Presentation: Frequent and early childbirth can lead to Utero-Vaginal Prolapse (UVP), which is characterized by weakening of pelvic floor muscles and collapse of female reproductive organs. UVP is a significant source of morbidity and stigma for women around the world, especially those in resource-poor settings such as Nepal. This seminar will share information about UPV in rural Nepali women and MSU based efforts to address this condition. A 2010 survey of women’s health needs showed about 22% of mothers were suffering from some form of UPV in Nepal.
Professor Suvedi’s work followed a two-pronged approach to address this problem: prevention education and surgical treatment. This seminar will share the tools he used to assess women's health needs, methods used to gather related data, techniques employed to engage stakeholders and partners in planning a 3-day Health Camp, and methods used to assess of intervention effectiveness. Next steps? Dr. Suvedi will share potential opportunities for collaboration to address maternal and child health issues in Nepal.
Murari Suvedi is a professor in the College of Agriculture and Natural Resources at Michigan State University. He is a scholar-practitioner in international development. His research and outreach projects focus on agriculture development, non-formal education, and community empowerment. He has offered program evaluation workshops in Cambodia, Ecuador, India, Guatemala, Mexico, and Nepal. Dr. Suvedi has also offered semester-long multidisciplinary study abroad programs for Michigan State University students in Nepal (1997-2001) and Thailand (2002-2010). He was a Fulbright Senior Specialist to Nepal (2003) and Cambodia (2005), and a Fulbright Scholar to Nepal (2006-07). Dr. Suvedi’s work with UVP grew out of a community-raised concern raised during a development project.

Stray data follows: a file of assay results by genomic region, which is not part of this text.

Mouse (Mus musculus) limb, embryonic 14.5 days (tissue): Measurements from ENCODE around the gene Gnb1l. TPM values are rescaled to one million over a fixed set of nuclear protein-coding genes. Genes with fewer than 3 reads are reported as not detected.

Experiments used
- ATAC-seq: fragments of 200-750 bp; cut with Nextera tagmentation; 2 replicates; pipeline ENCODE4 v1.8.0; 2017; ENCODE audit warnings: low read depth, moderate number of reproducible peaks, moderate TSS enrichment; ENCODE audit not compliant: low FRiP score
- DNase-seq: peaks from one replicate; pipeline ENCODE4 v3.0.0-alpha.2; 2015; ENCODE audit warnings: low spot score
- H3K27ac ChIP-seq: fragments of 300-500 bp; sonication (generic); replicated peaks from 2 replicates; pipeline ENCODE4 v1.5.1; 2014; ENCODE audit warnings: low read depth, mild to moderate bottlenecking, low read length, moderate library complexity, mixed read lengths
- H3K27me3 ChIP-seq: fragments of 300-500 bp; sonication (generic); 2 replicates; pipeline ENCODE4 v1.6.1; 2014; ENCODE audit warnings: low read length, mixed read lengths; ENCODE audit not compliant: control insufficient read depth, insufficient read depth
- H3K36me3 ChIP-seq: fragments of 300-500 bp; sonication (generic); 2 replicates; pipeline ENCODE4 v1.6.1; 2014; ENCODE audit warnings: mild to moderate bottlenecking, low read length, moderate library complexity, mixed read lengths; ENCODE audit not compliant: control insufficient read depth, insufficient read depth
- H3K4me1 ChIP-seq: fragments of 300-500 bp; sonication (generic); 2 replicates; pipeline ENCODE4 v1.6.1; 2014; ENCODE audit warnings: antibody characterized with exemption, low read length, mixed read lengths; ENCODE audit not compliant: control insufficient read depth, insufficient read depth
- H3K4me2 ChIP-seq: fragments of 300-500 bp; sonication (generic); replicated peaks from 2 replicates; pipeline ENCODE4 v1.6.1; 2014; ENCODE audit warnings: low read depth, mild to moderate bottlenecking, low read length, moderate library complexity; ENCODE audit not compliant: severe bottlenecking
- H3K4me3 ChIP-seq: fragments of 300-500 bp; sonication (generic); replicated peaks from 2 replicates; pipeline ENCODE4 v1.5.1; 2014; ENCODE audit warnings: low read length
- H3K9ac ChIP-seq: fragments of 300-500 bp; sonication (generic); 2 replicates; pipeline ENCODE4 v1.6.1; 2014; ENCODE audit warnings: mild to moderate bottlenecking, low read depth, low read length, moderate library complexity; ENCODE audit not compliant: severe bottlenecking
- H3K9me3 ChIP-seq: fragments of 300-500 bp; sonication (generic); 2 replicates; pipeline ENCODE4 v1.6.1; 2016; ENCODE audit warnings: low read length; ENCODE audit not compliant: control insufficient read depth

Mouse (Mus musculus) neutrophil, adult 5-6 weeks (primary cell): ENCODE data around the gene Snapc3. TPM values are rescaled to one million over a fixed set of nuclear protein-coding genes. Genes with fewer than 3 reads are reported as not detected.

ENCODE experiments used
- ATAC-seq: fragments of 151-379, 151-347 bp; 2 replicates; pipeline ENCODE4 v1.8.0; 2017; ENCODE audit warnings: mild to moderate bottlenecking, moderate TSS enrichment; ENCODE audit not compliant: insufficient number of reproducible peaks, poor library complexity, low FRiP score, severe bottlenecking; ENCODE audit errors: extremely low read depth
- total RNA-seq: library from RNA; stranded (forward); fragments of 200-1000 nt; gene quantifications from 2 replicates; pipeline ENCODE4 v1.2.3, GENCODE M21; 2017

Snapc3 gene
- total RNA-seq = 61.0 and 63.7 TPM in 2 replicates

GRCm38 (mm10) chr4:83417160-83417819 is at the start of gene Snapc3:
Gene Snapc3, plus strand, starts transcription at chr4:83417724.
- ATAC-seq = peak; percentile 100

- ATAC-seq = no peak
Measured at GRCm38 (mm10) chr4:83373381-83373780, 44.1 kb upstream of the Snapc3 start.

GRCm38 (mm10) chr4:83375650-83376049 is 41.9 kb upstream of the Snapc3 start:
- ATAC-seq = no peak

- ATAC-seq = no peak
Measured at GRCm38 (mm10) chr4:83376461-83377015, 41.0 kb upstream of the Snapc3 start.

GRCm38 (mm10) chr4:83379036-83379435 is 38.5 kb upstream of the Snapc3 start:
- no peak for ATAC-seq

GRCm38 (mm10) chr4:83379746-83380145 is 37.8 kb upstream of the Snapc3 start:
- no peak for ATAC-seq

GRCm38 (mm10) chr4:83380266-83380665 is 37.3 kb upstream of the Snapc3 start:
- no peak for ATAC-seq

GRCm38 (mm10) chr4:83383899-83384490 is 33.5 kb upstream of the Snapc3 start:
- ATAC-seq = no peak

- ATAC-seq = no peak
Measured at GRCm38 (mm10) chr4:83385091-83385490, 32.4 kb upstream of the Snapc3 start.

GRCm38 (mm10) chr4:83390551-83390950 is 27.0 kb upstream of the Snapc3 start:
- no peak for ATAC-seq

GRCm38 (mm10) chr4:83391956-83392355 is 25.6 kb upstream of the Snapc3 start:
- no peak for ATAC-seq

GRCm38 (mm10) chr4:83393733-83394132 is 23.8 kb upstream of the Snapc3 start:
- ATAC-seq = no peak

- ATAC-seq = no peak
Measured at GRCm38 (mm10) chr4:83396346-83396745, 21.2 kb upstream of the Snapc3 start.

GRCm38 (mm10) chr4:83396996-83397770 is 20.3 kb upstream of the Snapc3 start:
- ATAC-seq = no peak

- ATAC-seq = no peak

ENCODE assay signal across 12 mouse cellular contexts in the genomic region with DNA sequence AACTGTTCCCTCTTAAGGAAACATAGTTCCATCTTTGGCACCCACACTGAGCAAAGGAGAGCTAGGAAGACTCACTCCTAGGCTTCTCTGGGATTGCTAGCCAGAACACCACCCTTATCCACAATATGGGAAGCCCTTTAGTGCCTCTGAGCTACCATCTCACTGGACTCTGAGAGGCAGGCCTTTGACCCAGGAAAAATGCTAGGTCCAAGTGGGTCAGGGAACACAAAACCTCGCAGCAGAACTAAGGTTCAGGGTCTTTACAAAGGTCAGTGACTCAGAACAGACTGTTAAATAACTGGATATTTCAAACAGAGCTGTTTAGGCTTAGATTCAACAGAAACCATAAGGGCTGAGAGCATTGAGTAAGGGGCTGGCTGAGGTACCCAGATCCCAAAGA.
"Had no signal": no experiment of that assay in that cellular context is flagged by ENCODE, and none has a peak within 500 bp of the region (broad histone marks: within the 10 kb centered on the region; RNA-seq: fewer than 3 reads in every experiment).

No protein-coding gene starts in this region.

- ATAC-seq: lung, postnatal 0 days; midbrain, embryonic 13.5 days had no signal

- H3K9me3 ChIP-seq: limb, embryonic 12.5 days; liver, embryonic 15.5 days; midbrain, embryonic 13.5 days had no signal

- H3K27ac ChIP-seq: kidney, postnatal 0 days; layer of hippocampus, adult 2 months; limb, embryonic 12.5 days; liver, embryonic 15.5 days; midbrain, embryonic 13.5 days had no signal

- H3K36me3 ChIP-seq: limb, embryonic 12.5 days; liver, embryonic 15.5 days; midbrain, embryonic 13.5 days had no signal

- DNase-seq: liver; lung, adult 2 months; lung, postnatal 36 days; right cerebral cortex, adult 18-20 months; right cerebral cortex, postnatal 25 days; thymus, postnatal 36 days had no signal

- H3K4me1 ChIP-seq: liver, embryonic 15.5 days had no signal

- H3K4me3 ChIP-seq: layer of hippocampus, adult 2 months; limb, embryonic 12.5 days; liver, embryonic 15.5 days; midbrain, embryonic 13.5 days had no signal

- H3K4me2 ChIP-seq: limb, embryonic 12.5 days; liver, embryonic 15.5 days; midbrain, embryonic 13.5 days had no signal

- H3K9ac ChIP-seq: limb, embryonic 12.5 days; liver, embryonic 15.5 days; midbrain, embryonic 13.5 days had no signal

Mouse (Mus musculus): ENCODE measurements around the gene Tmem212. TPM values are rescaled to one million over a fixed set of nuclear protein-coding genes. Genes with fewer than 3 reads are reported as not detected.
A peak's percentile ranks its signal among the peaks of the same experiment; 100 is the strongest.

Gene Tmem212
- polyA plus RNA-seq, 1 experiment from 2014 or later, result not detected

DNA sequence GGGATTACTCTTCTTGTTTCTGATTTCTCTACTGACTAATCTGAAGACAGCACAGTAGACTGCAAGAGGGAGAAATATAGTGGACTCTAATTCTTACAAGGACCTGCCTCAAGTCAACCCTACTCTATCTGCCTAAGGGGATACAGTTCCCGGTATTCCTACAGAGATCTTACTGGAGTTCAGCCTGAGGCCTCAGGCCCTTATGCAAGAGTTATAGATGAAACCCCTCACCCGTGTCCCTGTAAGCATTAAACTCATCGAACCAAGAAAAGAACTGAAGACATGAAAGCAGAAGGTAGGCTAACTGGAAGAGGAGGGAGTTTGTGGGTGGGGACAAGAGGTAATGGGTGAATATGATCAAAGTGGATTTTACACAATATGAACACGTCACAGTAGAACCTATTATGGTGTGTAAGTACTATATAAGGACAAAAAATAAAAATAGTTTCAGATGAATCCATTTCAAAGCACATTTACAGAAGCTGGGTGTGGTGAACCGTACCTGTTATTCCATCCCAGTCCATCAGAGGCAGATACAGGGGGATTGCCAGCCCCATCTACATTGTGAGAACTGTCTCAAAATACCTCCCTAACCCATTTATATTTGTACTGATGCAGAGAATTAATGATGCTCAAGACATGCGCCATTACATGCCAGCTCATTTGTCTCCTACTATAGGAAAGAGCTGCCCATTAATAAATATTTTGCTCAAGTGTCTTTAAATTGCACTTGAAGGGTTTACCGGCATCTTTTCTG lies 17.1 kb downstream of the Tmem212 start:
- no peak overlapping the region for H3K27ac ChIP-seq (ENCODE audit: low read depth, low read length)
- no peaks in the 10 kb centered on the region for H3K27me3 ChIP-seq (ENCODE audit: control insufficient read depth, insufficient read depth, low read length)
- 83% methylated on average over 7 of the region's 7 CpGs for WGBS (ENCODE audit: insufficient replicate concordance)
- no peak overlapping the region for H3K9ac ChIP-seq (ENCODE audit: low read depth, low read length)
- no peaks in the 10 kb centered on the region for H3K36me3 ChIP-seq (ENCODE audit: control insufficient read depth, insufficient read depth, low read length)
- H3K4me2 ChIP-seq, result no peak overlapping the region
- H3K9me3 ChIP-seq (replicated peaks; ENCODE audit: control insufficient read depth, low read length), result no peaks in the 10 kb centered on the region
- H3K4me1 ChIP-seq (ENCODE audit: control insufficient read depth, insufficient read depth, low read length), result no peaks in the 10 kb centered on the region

Pizza dn Refreshments will be provided
Teaching About East Asia Workshop
July 13th - 17th
8:30 - 4:00 p.m.
Brody Hall, Room 175
Registration forms and instructions at:
*Registrations will be accepted in
the order in which they are received until course is full.
The Asian Studies Center